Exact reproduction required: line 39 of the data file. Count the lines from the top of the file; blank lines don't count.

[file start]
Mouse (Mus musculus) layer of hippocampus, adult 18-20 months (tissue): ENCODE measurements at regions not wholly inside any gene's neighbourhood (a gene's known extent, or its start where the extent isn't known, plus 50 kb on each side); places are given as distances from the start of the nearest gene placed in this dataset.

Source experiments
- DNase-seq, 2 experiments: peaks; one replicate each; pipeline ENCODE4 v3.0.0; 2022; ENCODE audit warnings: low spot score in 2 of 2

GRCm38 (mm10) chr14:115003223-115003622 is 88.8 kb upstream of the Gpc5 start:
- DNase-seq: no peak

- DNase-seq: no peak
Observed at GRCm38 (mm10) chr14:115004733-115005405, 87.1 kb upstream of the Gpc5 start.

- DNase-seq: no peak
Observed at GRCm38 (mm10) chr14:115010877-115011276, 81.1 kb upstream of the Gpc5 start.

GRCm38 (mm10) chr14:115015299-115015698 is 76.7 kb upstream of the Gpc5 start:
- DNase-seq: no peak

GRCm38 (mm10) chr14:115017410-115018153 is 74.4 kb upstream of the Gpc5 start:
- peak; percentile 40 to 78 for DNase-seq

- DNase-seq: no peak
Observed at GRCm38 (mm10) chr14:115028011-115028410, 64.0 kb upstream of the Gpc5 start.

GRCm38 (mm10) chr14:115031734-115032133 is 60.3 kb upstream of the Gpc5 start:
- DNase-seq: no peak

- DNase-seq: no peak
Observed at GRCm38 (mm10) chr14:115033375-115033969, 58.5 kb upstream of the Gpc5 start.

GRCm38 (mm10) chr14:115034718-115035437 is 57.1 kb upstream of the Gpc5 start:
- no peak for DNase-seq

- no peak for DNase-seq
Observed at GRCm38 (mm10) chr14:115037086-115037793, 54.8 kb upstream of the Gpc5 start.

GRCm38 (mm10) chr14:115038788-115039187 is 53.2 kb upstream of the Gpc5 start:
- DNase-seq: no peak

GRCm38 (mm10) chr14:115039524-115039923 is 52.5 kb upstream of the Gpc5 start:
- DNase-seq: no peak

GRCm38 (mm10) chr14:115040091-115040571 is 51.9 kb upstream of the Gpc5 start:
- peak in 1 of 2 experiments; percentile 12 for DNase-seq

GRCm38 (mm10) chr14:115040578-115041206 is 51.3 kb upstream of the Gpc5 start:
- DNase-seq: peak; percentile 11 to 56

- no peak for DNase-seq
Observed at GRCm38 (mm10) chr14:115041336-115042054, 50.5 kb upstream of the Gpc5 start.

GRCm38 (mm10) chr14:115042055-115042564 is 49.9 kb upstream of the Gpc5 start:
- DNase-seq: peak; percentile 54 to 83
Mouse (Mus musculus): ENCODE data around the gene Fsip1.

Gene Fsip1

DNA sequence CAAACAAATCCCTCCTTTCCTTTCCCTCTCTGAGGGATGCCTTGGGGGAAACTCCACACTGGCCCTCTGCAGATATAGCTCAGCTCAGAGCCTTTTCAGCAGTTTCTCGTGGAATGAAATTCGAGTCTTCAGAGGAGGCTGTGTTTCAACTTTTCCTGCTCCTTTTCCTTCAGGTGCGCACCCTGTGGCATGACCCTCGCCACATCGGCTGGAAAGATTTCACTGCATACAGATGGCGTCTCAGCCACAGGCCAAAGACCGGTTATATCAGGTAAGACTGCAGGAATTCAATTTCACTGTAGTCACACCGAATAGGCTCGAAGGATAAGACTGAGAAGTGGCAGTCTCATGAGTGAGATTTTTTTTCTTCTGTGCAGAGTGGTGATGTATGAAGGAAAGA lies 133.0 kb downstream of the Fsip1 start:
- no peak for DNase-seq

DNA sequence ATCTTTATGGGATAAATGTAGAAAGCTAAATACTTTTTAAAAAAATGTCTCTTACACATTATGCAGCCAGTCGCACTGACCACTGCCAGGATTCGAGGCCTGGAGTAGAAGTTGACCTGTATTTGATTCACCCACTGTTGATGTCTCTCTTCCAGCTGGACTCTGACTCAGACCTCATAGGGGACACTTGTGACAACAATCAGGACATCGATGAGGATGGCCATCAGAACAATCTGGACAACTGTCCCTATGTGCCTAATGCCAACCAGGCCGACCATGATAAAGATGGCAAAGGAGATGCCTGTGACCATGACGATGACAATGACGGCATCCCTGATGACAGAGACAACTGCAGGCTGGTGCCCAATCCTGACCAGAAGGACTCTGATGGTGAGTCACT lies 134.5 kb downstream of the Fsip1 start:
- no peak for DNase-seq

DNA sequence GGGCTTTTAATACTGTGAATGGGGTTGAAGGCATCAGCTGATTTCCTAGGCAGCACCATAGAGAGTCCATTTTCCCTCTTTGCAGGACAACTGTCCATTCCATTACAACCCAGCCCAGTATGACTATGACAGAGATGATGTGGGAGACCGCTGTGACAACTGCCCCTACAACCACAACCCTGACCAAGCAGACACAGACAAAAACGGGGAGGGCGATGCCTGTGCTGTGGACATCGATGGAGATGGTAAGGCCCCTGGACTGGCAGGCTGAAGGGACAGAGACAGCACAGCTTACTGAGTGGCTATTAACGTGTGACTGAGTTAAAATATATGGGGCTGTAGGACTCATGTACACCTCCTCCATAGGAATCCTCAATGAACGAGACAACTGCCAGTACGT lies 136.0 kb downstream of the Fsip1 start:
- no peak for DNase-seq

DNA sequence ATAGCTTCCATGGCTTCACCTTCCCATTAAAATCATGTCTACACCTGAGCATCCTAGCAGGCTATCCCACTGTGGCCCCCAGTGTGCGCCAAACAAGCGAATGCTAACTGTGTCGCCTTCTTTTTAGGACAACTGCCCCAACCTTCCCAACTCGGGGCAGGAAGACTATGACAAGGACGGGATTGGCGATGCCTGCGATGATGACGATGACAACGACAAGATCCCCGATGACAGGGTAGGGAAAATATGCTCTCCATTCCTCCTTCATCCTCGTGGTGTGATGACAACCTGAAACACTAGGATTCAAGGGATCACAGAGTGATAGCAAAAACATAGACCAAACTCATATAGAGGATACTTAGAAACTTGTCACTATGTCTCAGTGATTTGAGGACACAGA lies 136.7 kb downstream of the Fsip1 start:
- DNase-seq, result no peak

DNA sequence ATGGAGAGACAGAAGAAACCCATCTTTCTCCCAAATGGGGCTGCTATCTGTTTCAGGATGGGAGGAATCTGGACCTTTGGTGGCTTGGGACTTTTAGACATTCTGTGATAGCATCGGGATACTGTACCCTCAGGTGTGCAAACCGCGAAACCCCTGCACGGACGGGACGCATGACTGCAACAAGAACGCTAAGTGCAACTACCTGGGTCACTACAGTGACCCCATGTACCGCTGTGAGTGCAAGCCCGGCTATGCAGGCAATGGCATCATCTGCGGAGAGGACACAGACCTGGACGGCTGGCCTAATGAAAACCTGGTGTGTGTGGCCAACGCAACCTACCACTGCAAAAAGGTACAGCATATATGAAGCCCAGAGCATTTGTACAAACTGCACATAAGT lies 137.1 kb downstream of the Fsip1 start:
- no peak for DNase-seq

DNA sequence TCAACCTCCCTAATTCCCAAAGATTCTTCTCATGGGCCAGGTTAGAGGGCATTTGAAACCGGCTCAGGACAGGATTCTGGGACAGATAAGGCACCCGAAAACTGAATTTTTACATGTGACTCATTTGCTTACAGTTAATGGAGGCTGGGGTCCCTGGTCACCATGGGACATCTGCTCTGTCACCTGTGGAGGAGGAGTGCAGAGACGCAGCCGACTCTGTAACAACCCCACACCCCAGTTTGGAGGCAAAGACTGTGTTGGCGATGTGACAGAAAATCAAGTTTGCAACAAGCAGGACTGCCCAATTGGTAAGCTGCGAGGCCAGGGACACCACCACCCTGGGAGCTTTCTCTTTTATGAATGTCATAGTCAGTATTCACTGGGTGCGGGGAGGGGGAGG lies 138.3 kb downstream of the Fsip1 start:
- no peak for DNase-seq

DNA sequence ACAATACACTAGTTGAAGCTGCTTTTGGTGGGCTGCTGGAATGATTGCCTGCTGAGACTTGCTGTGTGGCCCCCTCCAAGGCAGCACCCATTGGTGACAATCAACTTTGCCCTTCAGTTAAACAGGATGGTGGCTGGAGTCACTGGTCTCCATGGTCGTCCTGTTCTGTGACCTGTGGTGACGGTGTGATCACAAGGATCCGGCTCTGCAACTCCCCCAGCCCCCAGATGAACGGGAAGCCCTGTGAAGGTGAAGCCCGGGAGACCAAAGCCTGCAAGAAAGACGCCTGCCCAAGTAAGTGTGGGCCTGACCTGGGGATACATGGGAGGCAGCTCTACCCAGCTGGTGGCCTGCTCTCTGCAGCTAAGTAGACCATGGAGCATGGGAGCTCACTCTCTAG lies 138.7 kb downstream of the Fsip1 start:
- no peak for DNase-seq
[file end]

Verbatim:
- no peak for DNase-seq